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Texas History

The First Texans?

Recent archaeological discoveries change understanding of earliest inhabitants

Anthropologist Michael R. Waters did not believe his 2006 dig along Buttermilk Creek would fundamentally alter the understanding of the first humans in Texas.

Excavations had unearthed tools that detail almost continuous habitation of the site near Salado for thousands of years. Waters, the director of the Center for the Study of the First Americans at Texas A&M University, wasn’t surprised to find these artifacts. They proved the evidence of the Clovis people, who inhabited the areas 12,800 to 13,100 years ago. Scientists had long held that Clovis people were the earliest humans in the Americas.

The real surprise for Waters and his team came when further excavation un-earthed more primitive tools beneath the Clovis level. Roughly 15,000 artifacts appeared: blades, flakes and end scrapers, left by an unknown people who lived along Buttermilk Creek 2,500 years before Clovis.

Who were these pre-Clovis Texans who left behind signs of double-sided toolmaking that would be refined about 2,000 years later by Clovis artisans?

“They were probably hunter-gatherers, passing through the area from time to time over thousands of years,” Waters says. “The artifacts make up a mobile toolkit, easily transported to the next campsite.” Waters knew that his discovery would be controversial and supporting materials essential, but the absence of organic matter at this deep level made traditional radiocarbon dating impossible.

Instead, he called in experts Steven L. Forman, Lee Nordt and Steven Driese of Baylor University to use optically stimulated luminescence dating, a method that measures the time since crystals in sediment were last exposed to sunlight. The samples from the Buttermilk Creek site consistently yielded the same ages: 13,200–15,500 years.

“We were all surprised at the antiquity of the site,” Forman says, “but duplication of observations and ages supported a new view on paleo populations of the Americas.”

“The sediment layers were remarkably intact,” says Nordt. “The ancient floodplain sediments were clayey enough to mitigate against bioturbation [disruption by animals or roots] and mixing of artifacts from different time periods, but not so clayey as to cause churning and mixing.”

In the mid-20th century, most archaeologists jumped aboard the Clovis-first bandwagon. The consensus is that the Clovis people, named for the town in New Mexico near where their spear points were first discovered, arrived in the New World from Asia over a land bridge and spread through North and South America. The discovery of pre-Clovis populations shoots holes in this long-cherished view.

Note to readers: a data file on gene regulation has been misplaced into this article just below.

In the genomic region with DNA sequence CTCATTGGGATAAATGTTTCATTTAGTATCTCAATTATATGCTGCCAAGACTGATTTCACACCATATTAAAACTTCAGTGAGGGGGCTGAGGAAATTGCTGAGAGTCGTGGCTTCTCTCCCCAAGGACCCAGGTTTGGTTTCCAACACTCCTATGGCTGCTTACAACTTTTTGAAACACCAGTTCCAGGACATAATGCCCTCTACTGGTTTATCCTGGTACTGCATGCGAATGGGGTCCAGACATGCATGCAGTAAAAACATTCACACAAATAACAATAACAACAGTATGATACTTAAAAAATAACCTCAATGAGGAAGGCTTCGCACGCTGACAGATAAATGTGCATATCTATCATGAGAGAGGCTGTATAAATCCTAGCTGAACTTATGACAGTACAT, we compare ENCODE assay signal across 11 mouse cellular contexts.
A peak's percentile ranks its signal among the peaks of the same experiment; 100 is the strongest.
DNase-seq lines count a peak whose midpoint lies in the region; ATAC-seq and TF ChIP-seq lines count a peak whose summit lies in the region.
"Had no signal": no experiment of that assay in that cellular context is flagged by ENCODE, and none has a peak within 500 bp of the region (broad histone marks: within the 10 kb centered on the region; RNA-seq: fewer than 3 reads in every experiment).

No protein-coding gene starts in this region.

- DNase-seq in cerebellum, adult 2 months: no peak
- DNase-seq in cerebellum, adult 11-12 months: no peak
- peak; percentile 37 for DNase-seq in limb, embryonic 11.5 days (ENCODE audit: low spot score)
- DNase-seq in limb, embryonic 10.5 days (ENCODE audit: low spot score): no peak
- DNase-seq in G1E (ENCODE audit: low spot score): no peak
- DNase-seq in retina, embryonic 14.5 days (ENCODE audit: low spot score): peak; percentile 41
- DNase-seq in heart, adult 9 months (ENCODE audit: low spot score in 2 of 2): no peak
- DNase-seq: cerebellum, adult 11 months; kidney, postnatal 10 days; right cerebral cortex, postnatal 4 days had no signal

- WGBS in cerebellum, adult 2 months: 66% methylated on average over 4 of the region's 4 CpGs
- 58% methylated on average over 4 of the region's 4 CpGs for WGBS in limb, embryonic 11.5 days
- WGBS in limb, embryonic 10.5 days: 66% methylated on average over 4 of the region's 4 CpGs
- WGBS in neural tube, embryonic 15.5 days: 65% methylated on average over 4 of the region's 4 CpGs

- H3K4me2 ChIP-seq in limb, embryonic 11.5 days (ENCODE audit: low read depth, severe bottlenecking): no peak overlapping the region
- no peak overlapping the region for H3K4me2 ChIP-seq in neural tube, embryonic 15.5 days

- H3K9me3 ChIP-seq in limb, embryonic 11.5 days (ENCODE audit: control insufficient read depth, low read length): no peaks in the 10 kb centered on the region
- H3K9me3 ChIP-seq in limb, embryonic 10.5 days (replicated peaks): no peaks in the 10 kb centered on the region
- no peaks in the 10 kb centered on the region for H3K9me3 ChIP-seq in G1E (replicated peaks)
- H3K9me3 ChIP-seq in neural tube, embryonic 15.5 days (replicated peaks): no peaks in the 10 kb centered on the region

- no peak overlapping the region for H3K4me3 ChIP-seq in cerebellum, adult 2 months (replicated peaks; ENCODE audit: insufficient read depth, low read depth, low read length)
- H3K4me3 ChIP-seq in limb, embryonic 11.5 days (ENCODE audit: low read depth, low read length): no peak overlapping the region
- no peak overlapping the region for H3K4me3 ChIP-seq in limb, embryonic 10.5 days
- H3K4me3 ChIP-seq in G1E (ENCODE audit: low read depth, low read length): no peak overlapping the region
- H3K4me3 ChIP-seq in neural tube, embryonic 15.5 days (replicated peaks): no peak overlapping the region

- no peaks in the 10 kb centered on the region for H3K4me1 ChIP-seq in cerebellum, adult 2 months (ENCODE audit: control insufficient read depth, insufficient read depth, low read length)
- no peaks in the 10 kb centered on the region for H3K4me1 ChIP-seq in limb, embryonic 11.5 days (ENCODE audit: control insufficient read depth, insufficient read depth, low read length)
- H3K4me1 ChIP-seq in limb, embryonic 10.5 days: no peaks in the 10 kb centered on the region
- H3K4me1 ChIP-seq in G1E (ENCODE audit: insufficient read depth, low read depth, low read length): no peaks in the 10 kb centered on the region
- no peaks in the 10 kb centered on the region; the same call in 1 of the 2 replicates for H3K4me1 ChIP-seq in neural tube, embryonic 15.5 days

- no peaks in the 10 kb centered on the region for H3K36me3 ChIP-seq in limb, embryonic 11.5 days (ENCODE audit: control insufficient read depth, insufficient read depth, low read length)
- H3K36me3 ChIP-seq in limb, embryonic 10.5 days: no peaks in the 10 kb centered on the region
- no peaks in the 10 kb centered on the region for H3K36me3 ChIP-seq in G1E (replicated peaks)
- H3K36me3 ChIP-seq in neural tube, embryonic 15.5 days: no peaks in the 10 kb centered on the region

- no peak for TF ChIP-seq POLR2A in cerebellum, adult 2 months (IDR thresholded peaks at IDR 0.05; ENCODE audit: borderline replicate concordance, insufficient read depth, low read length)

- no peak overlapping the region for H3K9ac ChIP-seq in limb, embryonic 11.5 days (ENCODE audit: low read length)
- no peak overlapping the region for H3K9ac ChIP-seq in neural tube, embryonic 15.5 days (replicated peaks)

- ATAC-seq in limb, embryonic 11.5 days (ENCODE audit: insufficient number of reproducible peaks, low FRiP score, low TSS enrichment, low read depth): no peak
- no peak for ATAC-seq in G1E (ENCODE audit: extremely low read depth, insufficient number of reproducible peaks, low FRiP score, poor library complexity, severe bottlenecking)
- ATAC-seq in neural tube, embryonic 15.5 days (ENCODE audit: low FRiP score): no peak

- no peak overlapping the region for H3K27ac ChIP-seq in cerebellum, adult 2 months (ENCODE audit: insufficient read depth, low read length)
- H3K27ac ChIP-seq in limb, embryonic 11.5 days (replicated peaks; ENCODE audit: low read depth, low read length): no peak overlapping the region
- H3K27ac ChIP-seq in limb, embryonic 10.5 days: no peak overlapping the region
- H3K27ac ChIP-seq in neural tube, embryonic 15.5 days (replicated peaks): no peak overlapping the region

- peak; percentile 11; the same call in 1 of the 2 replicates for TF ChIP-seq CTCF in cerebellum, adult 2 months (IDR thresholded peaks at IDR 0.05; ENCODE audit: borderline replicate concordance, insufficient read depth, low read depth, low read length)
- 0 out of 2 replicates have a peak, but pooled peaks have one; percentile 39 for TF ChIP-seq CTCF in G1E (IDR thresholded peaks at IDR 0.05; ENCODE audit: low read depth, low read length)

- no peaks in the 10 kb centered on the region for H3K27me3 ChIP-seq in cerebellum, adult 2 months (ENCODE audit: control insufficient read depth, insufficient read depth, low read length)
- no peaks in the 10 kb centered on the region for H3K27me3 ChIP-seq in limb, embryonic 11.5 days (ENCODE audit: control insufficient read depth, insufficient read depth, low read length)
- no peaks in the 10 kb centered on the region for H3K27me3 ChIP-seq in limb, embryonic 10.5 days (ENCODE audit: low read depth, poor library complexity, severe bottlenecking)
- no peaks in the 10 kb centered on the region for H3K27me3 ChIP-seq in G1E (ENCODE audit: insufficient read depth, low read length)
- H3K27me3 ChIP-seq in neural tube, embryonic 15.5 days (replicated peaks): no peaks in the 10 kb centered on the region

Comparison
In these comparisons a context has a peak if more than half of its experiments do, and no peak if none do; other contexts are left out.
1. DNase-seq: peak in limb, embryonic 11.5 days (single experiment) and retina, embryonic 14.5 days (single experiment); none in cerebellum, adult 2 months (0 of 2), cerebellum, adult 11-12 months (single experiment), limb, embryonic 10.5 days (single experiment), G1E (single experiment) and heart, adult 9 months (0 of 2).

Other traces of pre-Clovis peoples have cropped up in Wisconsin, Pennsylvania and Oregon, and as far south as Monte Verde, Chile. Alternative migration theories suggest that early settlers may have come down both coasts, either on foot or hugging the shoreline in small boats. DNA samples confirm that early Texans are of Asian ancestry, but confirming a precise date for their arrival is difficult.

Because no Clovis artifacts have ever been discovered in Asia, the fluted spear point technology that marks Clovis occupations must have developed after the new settlers arrived in this hemisphere. However, Waters points out that stone tools may represent only 5 percent of a culture’s material relics. Others, such as textiles, animal skins, wood, bone and antler tools disintegrate over time. “We have to be careful,” Waters says, “about how we interpret the small amounts of evidence.”

Archaeology is subject to controversial discoveries and interpretations. Although most archaeologists accept Waters’ findings, a few hesitate, even when faced with compelling evidence.

“We continue to work as a team,” Forman says, “to provide geologic context critical for dating. New discoveries are almost certain at Buttermilk Creek in the future.”

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Martha Deeringer, a member of Heart of Texas EC, lives near McGregor.